Crow Fair provides old-time magic in a new age

Thursday, August 8, 2019
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Young Crow-style dancers participate in traditional dance competitions during the centennial Crow Fair celebration in 2018.


With the biggest celebration of the year for the Crow Tribe right around the corner, there are so many small details that go into putting together the big show for the 101st annual Crow Fair Celebration.

While the term “camping” implies a little bit of extra elbow grease due to being away from the comforts of home, Crow Fair camping preparations are somewhat different than traditional camping.

Janine Pease, who spoke to Big Horn County News about her role in the preparations of heading to the week-long celebration.

“I’ve already went camping up at the Rocky Boy Powwow Celebration, so one could say I’ve had a small scale rehearsal,” Pease said with a laugh.

With so many variables to consider, from repairing the camp shade structures, cooking meals to accommodate family and guests, hauling horses either for the rodeo or for the daily parades, and even the cultural aspects of conductivity in everyday life in the camp.

“There has to be a lot of coordination between everyone who comes together to contribute putting up the tepees, wall tents, and camp shades,” Pease added. “I have a canvas sewing kit for on-the-spot repairs to any of the canvas that might have been damaged since the last Crow Fair.”

The entire family is often employed to help with the construction of the camp, from unpacking items off the truck to the set up of the tepees that will become a home away from home.

Camp preparations usually begin as early as late June, and some families move into camp as early as the beginning of August.

“My time has primarily been devoted to the regalia aspect of Crow Fair,” Pease says. “Repairing moccasins that need amendments from their use in summer powwows, a new dress for my little granddaughter, helping my family with a first time dance, there are so many other aspects that go in to preparations, as well as the camp.” Pease said.

Appropriately given the distinction of “Tepee Capital Of The World”, the entire gathering gives a visitor from the “outside world” a peek behind the veil of modernity, and a brief insight into the historic world of the Apsáalooke people.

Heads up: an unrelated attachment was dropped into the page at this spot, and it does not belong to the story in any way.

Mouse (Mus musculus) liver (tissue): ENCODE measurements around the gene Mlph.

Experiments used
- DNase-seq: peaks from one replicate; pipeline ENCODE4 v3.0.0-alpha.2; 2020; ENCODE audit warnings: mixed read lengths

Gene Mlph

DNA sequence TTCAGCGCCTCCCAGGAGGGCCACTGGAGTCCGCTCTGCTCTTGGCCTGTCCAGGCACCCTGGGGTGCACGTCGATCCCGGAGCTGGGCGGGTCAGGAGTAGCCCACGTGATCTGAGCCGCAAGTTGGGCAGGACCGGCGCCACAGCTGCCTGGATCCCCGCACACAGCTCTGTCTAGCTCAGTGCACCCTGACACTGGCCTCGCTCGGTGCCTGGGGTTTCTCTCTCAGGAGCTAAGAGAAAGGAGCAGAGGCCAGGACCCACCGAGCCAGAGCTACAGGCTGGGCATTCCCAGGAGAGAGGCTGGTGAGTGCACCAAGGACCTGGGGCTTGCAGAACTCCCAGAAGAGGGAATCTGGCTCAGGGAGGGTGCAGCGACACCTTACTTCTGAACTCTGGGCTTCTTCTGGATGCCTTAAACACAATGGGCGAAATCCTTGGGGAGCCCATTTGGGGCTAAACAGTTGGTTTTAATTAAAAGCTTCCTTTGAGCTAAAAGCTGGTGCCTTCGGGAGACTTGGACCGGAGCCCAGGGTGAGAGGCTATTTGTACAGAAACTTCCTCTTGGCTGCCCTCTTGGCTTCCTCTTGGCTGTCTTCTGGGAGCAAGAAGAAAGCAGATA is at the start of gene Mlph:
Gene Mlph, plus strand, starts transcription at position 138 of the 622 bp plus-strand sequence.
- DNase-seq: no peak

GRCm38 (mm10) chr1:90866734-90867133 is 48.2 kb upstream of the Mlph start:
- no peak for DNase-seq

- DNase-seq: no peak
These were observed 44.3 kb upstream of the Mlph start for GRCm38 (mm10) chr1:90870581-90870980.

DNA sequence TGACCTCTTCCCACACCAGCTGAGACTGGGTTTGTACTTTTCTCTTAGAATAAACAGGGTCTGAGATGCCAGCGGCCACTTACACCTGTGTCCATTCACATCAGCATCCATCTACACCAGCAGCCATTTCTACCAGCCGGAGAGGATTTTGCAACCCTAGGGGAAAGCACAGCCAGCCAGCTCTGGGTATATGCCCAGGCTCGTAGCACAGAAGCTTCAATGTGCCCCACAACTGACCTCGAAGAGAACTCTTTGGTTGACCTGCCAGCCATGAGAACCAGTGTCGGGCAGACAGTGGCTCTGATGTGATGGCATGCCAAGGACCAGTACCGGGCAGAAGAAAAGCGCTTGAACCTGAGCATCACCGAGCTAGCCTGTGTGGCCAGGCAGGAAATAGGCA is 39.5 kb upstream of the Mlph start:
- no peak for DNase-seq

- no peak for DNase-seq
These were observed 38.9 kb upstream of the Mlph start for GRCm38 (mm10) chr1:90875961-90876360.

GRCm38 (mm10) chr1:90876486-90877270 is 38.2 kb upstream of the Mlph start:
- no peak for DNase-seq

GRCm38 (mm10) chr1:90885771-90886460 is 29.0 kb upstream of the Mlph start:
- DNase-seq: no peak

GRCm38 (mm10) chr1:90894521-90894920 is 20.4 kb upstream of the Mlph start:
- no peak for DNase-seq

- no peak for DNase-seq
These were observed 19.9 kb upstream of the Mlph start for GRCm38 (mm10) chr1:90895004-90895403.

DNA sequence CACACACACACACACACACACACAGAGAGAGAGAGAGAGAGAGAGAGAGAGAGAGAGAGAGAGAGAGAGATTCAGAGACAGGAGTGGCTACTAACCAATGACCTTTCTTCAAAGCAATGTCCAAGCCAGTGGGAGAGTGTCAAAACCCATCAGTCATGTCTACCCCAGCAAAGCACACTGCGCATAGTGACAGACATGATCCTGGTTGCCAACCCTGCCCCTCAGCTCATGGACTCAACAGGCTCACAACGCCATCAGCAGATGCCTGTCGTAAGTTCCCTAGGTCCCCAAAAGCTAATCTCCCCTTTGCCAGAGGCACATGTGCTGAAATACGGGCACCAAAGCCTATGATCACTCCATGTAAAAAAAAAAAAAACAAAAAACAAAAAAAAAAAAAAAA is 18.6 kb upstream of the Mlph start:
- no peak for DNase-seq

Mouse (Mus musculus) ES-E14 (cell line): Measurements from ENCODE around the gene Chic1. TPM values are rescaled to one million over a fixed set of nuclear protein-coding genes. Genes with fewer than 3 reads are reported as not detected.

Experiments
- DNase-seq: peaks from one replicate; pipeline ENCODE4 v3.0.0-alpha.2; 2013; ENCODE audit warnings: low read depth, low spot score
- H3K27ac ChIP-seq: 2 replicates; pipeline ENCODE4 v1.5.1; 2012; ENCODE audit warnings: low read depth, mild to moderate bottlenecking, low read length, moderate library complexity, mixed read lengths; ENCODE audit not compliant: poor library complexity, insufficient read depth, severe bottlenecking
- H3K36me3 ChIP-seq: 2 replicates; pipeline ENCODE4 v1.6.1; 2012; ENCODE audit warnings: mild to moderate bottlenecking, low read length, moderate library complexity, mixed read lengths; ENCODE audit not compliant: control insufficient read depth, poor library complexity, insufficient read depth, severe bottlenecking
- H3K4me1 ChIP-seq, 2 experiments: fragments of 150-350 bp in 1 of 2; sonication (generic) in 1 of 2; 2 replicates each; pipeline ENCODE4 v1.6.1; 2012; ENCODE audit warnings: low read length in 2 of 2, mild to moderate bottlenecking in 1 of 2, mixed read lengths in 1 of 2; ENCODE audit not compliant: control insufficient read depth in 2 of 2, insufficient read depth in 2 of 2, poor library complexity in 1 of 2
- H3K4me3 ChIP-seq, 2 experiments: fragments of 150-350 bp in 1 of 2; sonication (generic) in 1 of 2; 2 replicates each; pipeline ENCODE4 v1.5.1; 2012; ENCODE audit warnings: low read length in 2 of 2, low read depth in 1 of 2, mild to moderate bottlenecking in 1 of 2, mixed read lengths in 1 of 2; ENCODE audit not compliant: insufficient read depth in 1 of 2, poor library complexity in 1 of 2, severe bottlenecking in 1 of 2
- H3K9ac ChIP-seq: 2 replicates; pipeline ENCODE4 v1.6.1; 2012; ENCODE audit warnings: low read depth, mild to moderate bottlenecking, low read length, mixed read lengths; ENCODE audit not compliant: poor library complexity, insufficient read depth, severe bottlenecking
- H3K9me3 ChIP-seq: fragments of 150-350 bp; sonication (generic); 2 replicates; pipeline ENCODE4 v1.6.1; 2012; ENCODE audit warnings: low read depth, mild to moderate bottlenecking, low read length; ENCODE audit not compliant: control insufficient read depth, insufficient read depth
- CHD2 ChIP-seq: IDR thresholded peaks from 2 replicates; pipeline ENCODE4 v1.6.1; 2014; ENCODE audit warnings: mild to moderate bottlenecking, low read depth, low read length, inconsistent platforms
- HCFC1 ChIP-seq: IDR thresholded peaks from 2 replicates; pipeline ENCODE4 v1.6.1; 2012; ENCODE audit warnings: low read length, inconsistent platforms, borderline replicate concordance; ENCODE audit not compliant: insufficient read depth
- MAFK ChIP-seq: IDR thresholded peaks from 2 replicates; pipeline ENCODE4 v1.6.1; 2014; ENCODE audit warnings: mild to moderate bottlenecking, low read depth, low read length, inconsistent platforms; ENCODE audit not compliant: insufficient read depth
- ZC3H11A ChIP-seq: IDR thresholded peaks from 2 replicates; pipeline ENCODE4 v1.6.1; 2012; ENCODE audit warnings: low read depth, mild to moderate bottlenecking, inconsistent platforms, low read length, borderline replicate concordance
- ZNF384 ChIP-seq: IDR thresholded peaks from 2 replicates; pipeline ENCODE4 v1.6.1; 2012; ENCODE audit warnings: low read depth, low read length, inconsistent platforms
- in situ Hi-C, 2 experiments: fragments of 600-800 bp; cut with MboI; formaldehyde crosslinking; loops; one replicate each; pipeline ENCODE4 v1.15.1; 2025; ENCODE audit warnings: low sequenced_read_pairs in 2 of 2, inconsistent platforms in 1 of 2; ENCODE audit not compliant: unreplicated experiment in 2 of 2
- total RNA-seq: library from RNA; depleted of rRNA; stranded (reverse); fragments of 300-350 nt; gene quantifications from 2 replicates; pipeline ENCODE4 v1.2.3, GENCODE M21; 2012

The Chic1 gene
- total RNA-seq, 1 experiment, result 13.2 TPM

Braving the August heat, mosquitoes, work schedules and monetary expenses while setting up and taking down for Crow Fair, one must give recognition to the women of the buffalo days, who were charged with the task of moving camp, horses, children, and then setting the camp up and cooking an evening meal

Much like the historical moves from camp to camp following the buffalo, instead of moving tepee poles on horses, the pickup has replaced the horse.

“It certainly has become a division of labor,” Pease said. “The men are given the responsibility in more recent days of the harder manual labor of pitching tepees, getting the wood for a camp shade, and hauling it in their pickups, yet the women are also doing their efforts as well, setting up the kitchen, preparing menus for feeds, repairing regalia, preparing the tepees and tents with bedding, and more,” Pease said. “Every camp really has to come about based on teamwork.”

Yet for all of these preparations that take place, at last they finally culminate in a colorful and spiritual vibrancy that spans but one short weekend, but last for a lifetime.

“Being within the camp setting, it takes away a lot of the modern distractions, such as a cable TV blaring in the background, but opens up more opportunity for story telling and spending close down-time with your family,” Pease said.

“I certainly have become one of the ladies who spends almost the entire week in camp, because that’s just how much I love being there” said Pease.

While this celebration comes but once a year, it truly has become the pinnacle of the Apsáalooke identity in the modern world, Pease says.

Truly, there is a struggle to find the words and descriptions, which can accurately describe Crow Fair in its entirety and splendor.

The magic of seeing this tangible culture and being a person living in the traditional ways, while also trying to straddle living in this age of technological advancements and modernity, is something that leaves a lasting impression on everyone who is immersed in it at Crow Fair.

“It rekindles that sense of being in the old encampments and it’s really a treat to be with close family and friends for an entire week,” Pease said.

She also recalls a time when she asked her son at the age of 5, to describe a place that he would consider perfect.

“He replied that Crow Fair was perfect place,” she says. “To eat steak every night, scrambled eggs and bacon for breakfast, ride horses all day and go swimming whenever we wanted, and dance all night.”


Crow Fair Contacts:
 
Crow Fair Powwow Manager and Arbor Vendors Inquiries
Alvie Old Coyote
 406-679-0161
 
Crow Fair Rodeo Manager and Rodeo Vendors Inquiries
Tronnes Bird In Ground
406-679-4788
 
Crow Fair Racing Commissioner and Indian Relay Inquiries
Gale Three Irons
406-620-1403
 
Crow Fair Parade Manager and Parade Inquiries
Noel Two Leggins
406-850-5093

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